Slouchy Beanie mass production - at least that's what if felt like in December 2010. It was bad ass cold outside and I was in need of something that kept my head and especially my ears warm. I finally ended up experimenting with the pattern of the small beret. The result was a simple two-coloured slouchy beanie.
My sister saw it and wanted to have one. My mum saw it and she wanted to have one as well. So I ended up crocheting three of them....
Remember the self-made envolopes I blogged about here? Well, someone suggested I put up a tutorial on how to make them so here we go :)
Step 1: The Stencils
The first thing you need and probably therefore the first thing you have to work on are your stencils. I made mine using ruler, triangle and some scratch paper*. The easier way would be to simple use another envelople.
I'm talking about stancils (plural) because the envelopes I made required two - one for the envelope itself and another one for the inlay:
If you like, you can also make a stencil for an address field. Mine is a simple rectangle - 7cm x 4 cm - with round edges. I myself don't use a stencil for that as it can be easily drawn with a triangle.
Step 2: The Material
Next, you have to choose the material you want your envelopes to be made of. There are various options. You can for example print out patterns or use old newspapers, wrapping material or paper bags** like I did. Here are my ideas:
When you decided to print out something you're pretty much done at this point with step 2 of this tutorial.
When you went for other material, like the paper bags or the newspapers you now have to prepare it. Preperation in this context means cutting things in shape an maybe also ironing them:
Step 3: Draw and Cut
Now we're at the point where I normally get the feeling that I need more hands than I actually have.
Arrange the stencil on the inside of the material you chose and prepared in step 2 and transfer the different shapes onto it with a pencil. Afterwards, cut them out.
You should then also raze out all traces of pencil that are left on your future envelope, inlay and address field.
Step 4: Fold and Glue
After everything is cut out, you can begin to fold the envelope. Therefor, slightly perforate the paper with the help of a needle and a ruler. Afterwards, the folding will be much easier and the folded edges will look nicer.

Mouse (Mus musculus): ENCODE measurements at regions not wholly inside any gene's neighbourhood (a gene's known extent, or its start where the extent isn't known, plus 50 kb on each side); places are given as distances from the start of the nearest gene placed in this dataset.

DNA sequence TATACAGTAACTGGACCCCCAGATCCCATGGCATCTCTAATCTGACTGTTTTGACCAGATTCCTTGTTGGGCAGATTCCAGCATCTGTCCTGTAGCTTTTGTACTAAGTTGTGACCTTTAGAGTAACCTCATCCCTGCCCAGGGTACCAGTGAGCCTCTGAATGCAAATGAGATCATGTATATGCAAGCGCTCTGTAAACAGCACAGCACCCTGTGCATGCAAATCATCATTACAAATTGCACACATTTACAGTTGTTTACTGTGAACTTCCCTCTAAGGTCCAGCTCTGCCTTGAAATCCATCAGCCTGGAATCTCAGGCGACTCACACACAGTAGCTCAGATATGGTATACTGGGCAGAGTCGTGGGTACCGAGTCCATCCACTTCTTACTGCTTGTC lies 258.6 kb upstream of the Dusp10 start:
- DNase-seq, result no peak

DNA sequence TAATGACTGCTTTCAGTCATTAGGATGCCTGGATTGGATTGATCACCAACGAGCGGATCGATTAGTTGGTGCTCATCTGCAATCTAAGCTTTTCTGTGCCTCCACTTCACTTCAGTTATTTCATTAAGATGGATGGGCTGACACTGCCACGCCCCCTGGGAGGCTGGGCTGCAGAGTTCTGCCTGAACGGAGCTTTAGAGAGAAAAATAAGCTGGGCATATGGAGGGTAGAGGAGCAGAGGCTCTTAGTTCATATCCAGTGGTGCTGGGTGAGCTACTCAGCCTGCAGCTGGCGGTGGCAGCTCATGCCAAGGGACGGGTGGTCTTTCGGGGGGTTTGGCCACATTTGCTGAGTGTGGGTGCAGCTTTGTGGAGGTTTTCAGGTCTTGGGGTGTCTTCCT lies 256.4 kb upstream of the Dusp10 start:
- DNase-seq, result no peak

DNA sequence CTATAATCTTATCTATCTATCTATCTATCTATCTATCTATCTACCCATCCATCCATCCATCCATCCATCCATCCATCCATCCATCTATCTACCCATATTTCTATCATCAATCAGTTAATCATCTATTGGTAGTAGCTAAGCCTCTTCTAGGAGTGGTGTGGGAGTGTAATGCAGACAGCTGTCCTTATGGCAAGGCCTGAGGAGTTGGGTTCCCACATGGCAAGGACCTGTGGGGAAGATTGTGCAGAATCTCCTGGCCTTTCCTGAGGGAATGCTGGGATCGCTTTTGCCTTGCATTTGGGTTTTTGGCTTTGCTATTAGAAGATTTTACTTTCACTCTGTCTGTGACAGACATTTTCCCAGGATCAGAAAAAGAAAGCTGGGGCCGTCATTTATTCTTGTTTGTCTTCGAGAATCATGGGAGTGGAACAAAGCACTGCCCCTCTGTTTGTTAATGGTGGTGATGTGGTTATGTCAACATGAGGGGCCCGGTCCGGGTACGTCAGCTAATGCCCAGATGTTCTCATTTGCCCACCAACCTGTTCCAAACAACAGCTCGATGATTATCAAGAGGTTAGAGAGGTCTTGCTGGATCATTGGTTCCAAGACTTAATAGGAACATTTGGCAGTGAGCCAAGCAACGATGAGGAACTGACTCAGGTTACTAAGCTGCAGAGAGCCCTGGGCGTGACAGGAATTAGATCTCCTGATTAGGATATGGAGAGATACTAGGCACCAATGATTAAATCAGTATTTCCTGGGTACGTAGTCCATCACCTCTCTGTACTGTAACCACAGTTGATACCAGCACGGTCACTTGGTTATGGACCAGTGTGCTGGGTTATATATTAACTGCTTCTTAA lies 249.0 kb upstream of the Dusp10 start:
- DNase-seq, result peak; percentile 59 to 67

Then glue the inlay into the envelope.
After that glue the envelope together. Therefore put some glue on those two edges.
At the end, add the address field.
Now to secure everything I recommend putting your envelope under a heavy book for a little while.
- Uta -
* Whenever you make stencils I highly recommend using scratch paper or a piece of newspaper, it's more eco-friendly.
** Not only will mother earth be thankful when you reuse 'old stuff', it will also make your envelopes truly unique.
Guess I'm not the only person having problems with the English crocheting terminology from time to time. It took me a while to figure out that there's actually a difference between the British and the American one. For those of you having problems with this as well...
I'm a sucker for stationary always looking for nice letter paper and evelopes. Unfortunately, it's hard to find stationary I really like. Therefore I started to create my own. I began by looking up different patterns and picutres on the internet that I later printed out. Those turned out like this for example:
But as I became more and more aware of the necessity to live a bit more eco-friendly I had a look at things I had lyning around my appartment, things I could maybe reuse or recycle. And I instantly had to think of all the paper bags you get for example at Starbucks or at TeeGschwendner. I love to buy things at those shops so I have a couple of them.
Well, I then started to craft my first Starbucks envelopes:
And those are the ones made out of TeeGschwendner bags and After Eight paper:
As the weather switched to bad-ass cold lately I spent a lot of time with a cosy blanket, hot tea and a crochet hook on my couch. Result: I managed to finish four more rounds of my wool-eater blanket. That makes a total of 20; my goal is 26 so far.
Okay, I know, it's still winter, there's snow and it's darn cold outside (-16°C aren't exactly fun). Nevertheless, I needed new decoration for my windows and as I'm not really a fan of winter I decided to already put up some spring inspired things. Therefore, I bought some wire butterflies and flowers as well as some nice ribbons et voilà:
So there's one for the office, one for the kitchen and I made another one (not pictured) for the little hall.